Stellantis is considering investing in battery manufacturing in Italy
The Italian government is in talks with Stellantis, the automaker created through the merger of Fiat Chrysler Automobiles and PSA Group, to invest in the production of batteries for electric vehicles in the country, according to people familiar with the matter.
A meeting in Rome this week between the chairman of Stellantis, John Elkann, CEO Carlos Tavares, and Giancarlo Giorgetti, Italy’s Minister for Economic Development, revolved around the future of electromobility in the country.
Giorgetti asked Stellantis for assurances that Italy would remain one of the main countries in which the company manufactures vehicles and asked about plans to invest in battery manufacturing in Mirafiori, Fiat’s main industrial area in Turin.
Stellantis spokesmen and the minister declined to comment. Discussions are at an early stage, no final decision has been made and the company may decide to invest in battery production elsewhere.
The 62-year-old Tavares is in a difficult position as head of what is now the second largest automobile manufacturer in Europe, just behind the Volkswagen Group.
France recently put pressure on former head of Peugeot maker PSA to maintain engine power, which the company would move to Hungary. Stellantis executives have been negotiating with the UK government for months to help convert a car factory in England amid the pending ban on internal combustion vehicles.
PSA continued to invest in electric vehicles before the merger with Fiat and had plans for a roughly 5 billion euro project with oil giant Total, which is supported by the French government. With PSA selling more plug-in hybrids and battery-powered cars, Stellantis was able to terminate an emissions credit agreement that Fiat signed with Tesla in 2019.
Stellantis employs more than 50,000 people in several dozen production facilities in Italy. Last year, the government led by Prime Minister Giuseppe Conte approved a € 6.3 billion ($ 7.7 billion) credit facility for Fiat, the largest government-backed funding to a car maker in Europe during the coronavirus pandemic was arranged.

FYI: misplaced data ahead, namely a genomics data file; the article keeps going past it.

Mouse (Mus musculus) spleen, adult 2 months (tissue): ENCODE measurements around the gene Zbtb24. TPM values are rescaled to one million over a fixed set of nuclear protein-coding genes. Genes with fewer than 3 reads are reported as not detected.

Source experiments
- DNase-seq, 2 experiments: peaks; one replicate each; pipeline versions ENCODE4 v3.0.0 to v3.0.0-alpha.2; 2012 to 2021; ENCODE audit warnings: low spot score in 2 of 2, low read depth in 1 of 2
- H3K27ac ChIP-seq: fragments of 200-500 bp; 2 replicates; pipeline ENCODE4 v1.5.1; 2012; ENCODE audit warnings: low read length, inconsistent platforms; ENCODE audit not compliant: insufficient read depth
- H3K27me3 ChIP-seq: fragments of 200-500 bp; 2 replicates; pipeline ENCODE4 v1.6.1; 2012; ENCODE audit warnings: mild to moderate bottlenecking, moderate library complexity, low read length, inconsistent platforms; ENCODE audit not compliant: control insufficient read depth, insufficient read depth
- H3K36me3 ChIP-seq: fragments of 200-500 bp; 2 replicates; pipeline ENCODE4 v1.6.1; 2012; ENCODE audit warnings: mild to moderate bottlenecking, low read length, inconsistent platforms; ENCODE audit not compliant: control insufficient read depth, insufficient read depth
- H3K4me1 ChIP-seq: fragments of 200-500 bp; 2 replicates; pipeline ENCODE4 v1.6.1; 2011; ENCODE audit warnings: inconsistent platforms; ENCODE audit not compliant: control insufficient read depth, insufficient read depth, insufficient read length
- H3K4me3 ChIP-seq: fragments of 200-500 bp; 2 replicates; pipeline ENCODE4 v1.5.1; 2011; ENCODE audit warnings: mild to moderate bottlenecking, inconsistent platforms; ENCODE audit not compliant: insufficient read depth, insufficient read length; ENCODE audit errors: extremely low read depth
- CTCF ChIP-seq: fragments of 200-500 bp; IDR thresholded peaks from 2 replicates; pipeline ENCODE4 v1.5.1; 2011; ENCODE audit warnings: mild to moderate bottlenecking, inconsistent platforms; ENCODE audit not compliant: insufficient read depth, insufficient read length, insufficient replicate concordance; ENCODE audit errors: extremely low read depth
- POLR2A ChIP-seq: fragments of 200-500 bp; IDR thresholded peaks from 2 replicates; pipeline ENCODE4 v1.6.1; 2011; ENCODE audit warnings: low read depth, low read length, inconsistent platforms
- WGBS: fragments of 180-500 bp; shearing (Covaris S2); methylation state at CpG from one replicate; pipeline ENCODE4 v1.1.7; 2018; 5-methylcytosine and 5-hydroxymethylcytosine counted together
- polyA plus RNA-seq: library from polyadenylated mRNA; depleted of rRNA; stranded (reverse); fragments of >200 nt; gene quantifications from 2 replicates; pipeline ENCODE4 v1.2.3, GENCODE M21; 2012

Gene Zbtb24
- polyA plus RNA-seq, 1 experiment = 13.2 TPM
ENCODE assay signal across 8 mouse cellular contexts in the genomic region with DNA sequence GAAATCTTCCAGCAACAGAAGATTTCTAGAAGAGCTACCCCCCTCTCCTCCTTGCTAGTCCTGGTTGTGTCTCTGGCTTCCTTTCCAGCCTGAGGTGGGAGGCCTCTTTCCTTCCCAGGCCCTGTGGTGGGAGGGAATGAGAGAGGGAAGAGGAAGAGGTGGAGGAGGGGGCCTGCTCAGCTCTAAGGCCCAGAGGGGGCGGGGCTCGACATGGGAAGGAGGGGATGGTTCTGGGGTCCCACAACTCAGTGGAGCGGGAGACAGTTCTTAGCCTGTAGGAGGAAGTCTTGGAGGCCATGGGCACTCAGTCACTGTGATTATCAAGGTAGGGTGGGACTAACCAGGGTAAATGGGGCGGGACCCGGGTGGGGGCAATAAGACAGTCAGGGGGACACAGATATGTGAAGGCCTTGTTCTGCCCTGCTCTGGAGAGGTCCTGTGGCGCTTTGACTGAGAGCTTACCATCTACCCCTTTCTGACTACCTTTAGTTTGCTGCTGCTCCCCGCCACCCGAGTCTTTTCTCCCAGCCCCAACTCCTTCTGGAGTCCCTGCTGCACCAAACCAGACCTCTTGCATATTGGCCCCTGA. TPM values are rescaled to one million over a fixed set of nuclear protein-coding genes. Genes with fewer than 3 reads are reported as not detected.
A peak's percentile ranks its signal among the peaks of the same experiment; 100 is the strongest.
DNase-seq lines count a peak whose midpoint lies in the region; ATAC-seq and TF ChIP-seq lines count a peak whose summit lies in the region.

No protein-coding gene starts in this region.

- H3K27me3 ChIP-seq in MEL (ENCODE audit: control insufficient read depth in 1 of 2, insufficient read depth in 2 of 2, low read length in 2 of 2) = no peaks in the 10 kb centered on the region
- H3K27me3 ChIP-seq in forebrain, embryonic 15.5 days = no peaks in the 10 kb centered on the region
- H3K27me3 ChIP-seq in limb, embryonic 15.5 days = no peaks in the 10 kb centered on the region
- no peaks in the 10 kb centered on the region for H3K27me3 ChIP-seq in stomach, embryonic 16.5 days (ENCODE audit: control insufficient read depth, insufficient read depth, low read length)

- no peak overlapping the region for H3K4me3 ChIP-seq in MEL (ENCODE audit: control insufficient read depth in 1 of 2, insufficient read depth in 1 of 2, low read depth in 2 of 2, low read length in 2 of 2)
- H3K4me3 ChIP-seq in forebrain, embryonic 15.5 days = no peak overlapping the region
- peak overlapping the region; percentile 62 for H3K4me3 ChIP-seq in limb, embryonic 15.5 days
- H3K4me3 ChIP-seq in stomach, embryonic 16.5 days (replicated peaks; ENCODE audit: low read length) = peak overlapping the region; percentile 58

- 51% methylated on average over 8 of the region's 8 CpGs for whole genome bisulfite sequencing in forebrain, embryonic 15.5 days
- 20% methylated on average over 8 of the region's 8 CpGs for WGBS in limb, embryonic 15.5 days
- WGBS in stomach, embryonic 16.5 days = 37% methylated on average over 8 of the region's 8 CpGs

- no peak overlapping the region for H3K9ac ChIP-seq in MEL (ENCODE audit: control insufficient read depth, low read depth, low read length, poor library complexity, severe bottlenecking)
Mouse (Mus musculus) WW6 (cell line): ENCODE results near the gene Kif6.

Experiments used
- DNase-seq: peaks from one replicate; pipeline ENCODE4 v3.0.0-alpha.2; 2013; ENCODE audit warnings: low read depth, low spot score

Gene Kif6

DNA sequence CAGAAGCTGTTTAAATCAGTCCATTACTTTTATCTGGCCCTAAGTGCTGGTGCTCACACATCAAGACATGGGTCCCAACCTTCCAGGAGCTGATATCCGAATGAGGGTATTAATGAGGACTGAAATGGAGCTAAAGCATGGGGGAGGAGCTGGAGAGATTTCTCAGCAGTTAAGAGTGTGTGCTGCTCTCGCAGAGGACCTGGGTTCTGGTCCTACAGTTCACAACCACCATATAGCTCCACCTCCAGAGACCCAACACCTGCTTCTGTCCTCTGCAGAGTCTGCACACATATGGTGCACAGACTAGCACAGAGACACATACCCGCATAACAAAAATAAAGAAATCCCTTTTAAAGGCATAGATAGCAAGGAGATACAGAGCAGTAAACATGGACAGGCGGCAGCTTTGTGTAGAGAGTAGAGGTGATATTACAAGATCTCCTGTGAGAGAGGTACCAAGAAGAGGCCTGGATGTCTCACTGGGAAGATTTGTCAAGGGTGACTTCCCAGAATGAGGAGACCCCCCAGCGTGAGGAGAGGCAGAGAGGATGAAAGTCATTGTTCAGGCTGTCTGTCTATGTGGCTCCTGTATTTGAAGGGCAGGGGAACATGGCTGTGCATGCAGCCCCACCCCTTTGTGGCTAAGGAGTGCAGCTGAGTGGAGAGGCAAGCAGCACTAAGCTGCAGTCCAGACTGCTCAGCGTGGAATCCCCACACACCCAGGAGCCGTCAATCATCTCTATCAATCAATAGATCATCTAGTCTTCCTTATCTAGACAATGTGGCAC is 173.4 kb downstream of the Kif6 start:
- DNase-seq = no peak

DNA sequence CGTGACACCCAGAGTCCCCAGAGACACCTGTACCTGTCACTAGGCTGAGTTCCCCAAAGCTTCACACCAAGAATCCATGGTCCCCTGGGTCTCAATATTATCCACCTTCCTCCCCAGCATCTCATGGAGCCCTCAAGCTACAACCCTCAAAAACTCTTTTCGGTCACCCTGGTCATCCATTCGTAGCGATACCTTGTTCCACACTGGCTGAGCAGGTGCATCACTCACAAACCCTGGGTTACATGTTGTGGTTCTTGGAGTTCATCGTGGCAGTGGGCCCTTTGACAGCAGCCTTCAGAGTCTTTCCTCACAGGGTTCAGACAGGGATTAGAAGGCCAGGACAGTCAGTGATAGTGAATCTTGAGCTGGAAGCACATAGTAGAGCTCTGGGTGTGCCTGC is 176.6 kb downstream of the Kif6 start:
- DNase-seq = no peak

As part of its push for the green transition, the new government, led by Mario Draghi, plans to invest around 25 billion euros in European Union recovery funds in new infrastructure and to top up this amount with domestic funds for a total investment of more than 31 billion euros.
The plan envisages renewing the public transport fleet with zero-emission and low-emission vehicles and providing around 8.5 billion euros for sustainable mobility, including 21,000 public quick-charging stations.
Tavares has vowed to speed up Stellantis’ electrical circuit and predicts battery-powered cars will account for more than a third of European sales by the middle of the decade. The maker of Fiats, Peugeots and Jeeps expects to triple sales of plug-in hybrid and fully electric vehicles to more than 400,000 units this year.
The CEO said last month that Stellantis will aim to secure 250 gigawatt hours of battery capacity by the end of the decade. Decisions could be made this year to develop additional battery factories in Europe and North America, and the company has scheduled an investor briefing about its EV strategy on July 8th.
Fiat has been making cars at its legendary Mirafiori plant since 1939. Mirafiori has already been a hub for the company’s EV production, starting with the electric version of the Fiat 500. Stellantis plans to produce electric versions of the Maserati Gran Turismo and Gran Cabrio models in Turin in mid-2022.